All E-commerce platforms can be complicated and often, with security and other updates, functionality can unexpectedly change. Of course, store owners just want things to work as expected and often are not aware of reasons why something might change. Some of the reasons that functionality of an e-commerce platform can change include:

  • Security issues that have arisen and need to be solved
  • Privacy issues (think the recent GPDR – European privacy regulations)
  • Improving functionality elsewhere requiring reduced or changed functionality in some other area.

In some previous versions of WooCommerce, anyone with a payment link after an order has been generated would be taken to a payment page if they clicked on the link. However, in the most recent version, this does not occur and instead, if a non-logged in user clicks on the “Pay now” link in an email from WooCommerce, they will instead see a message, “This order cannot be paid for.”

Discovering this change can of course be annoying, but there were very likely some good reasons why WooCommerce changed the original behaviour. Perhaps those “good reasons” don’t apply specifically to you, but they might apply to many other business owners in other parts of the world due to the increasing nature of government regulations and intrusions on how business gets done.

As a developer, we share the frustrations of our e-commerce shop owners when some functionality changes and things don’t work as expected. There are thousands and thousands of lines of code in any platform that e-commerce websites are now built on and finding a solution other than reverting back to a previous version can be time consuming.

There are a couple of solutions to this newer behaviour of requiring visitors to be logged-in in order to see the payment details page. One could be to add a message that they visitor must be logged in to view it, and adding a link to the “My Account” page where they will need to enter their username credentials. After successfully logging in, account holders may be able to view past orders and pay for any existing orders via the gateways you have set up that are “pending payment.”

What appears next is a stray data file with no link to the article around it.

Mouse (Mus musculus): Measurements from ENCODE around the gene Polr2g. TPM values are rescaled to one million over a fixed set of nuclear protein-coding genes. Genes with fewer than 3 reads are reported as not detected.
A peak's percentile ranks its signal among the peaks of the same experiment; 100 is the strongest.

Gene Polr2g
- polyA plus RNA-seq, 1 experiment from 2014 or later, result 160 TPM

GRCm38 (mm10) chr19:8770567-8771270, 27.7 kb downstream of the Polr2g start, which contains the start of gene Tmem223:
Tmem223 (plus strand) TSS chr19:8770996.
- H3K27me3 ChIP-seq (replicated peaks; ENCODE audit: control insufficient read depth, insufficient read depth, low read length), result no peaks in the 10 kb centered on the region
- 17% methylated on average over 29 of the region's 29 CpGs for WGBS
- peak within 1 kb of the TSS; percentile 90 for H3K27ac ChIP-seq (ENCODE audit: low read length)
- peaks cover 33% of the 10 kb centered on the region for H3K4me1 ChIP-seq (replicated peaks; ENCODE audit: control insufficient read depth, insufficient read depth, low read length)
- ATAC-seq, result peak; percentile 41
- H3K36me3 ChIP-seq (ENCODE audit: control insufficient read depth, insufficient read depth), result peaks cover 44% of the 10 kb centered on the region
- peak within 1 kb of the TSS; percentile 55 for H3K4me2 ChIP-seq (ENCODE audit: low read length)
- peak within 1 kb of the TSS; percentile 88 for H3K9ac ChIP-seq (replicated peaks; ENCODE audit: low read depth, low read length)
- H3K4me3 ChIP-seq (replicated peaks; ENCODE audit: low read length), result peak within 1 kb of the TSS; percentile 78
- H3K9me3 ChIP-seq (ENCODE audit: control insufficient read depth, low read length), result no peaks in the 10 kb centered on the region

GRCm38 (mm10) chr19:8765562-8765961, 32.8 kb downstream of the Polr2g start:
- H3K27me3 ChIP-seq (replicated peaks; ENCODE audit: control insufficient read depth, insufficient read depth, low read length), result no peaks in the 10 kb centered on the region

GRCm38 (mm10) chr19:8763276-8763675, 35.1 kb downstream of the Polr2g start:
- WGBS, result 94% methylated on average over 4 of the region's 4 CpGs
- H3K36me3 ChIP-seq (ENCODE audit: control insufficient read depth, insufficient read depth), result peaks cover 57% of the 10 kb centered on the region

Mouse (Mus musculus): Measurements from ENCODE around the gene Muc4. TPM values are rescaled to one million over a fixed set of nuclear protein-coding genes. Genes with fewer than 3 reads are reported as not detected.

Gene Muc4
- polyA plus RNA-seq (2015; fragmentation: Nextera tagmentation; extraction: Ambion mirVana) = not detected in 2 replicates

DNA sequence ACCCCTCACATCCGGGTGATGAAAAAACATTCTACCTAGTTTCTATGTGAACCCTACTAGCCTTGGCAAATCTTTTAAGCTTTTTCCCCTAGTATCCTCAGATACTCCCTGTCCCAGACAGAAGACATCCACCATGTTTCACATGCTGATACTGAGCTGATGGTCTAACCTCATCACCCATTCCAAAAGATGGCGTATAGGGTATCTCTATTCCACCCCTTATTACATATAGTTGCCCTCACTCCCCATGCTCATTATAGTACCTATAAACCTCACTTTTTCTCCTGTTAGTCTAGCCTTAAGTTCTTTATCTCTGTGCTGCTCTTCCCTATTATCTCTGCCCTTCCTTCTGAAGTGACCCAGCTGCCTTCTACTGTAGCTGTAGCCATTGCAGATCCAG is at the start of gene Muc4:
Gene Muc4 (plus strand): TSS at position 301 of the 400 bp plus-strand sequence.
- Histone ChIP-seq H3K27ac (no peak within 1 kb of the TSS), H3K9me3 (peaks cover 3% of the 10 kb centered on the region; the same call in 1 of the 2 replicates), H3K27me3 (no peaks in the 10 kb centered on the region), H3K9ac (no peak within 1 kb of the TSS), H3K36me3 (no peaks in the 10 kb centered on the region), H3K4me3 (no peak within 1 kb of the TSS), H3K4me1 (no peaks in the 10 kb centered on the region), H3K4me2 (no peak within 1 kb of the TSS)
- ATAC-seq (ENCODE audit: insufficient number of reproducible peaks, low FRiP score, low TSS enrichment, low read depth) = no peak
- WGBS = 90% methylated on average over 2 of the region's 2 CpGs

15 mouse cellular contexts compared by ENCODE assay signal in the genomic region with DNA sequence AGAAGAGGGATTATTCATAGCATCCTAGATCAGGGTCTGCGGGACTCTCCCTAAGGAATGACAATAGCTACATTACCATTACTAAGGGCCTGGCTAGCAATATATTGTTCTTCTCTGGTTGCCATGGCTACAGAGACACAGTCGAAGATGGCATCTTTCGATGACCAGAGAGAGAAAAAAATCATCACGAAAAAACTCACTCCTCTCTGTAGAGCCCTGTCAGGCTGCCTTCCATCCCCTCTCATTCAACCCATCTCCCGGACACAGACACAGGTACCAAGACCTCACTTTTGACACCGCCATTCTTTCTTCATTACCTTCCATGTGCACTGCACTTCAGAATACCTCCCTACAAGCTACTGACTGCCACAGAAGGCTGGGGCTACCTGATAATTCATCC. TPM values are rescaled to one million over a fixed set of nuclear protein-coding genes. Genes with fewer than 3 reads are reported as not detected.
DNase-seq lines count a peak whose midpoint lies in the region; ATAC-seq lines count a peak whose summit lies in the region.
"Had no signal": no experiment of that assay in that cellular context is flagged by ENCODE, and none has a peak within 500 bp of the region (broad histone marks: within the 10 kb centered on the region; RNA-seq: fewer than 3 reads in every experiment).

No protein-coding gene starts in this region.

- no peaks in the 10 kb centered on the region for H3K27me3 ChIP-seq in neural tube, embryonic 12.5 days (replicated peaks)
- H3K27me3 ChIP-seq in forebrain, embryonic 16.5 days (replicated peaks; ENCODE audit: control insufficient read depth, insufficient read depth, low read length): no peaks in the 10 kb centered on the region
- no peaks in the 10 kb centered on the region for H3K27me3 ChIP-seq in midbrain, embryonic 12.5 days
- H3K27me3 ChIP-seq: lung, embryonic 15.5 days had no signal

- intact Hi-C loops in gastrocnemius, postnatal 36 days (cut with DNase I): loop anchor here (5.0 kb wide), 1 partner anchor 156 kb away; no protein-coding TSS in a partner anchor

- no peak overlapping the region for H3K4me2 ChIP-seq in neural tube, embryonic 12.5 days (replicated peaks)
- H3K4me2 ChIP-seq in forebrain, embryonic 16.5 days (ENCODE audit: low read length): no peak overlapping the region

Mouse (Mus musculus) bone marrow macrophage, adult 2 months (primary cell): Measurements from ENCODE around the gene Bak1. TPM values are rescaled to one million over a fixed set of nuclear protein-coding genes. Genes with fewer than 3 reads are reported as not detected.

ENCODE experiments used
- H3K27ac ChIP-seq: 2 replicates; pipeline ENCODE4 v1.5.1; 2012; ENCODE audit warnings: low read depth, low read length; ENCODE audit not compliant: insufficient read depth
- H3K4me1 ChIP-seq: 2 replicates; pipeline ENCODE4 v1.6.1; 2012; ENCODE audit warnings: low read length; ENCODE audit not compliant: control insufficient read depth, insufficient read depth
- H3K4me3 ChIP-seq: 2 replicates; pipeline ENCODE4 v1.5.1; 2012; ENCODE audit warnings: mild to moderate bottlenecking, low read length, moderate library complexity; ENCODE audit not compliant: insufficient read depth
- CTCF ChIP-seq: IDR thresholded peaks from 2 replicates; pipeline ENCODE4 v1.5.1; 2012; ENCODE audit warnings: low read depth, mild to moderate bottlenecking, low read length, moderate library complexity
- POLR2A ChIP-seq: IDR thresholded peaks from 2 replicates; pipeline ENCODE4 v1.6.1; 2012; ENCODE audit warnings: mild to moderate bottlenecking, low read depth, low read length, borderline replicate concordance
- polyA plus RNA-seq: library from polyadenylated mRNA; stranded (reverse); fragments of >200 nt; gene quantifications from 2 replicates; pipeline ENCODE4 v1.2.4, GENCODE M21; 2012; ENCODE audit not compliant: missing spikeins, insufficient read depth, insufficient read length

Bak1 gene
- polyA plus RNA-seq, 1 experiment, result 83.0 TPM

This however, creates an extra step and most of us hate “extra steps” when we’re trying to get something done. If we’re in a hurry, and we just want to pay for an order, being required to log in may mean extra time in looking up passwords and username credentials which for some, takes time if they have not had their browser “remember” those details.

Getting Around The Logged In Requirement

With WordPress, you can often change the behaviour of something by adding code to the ‘functions.php’ file. Having this ability means that any changes you make will not get over-written when your WordPress core or WooCommerce plugin(s) get updated. But you do need to be careful when editing your “functions.php” file. It is code that is in there, and must have the correct syntax; forgetting something that is required could mess your entire website up. That is one of the reasons why you should always back up your “functions.php” file before editing it.

When making changes to your functions.php file (or any other file for that matter), it’s always a good idea to ‘comment’ it with an explanation and a date of what the change is about. This helps you to remember later what you did, and can also be a great help to anyone else that might need to look at customization that has been done. There is nothing more frustrating than trying to understand and modify code that was never “commented.”

Getting back to the problem – adding this code to your functions.php file will get around the WooCommerce requirement of being logged-in, in order to pay for an order with a payment link in a WooCommerce order email:

//WooCommerce: Allow payment of anyone with payment link even if not logged in added 20190116

function isg_custom_order_caps( $allcaps, $caps, $args ) {
if ( ! isset( $caps[0], $args[2] ) ) {
return $allcaps;

switch ( $caps[0] ) {
case ‘pay_for_order’:
$order = wc_get_order( $args[2] );
if ( ‘admin’ === $order->get_created_via() ) {
$allcaps[‘pay_for_order’] = true;

return $allcaps;
add_filter( ‘user_has_cap’, ‘isg_custom_order_caps’, 10, 3 );

Please note the two forward slashes (//) on the first line – that indicates a “comment” – a line that will not be read when executing the code, but provides an explanation for the code that follows.

Adding the above to your functions.php code will now mean that anyone with the payment link can view the order details and make payment without having to be logged in!

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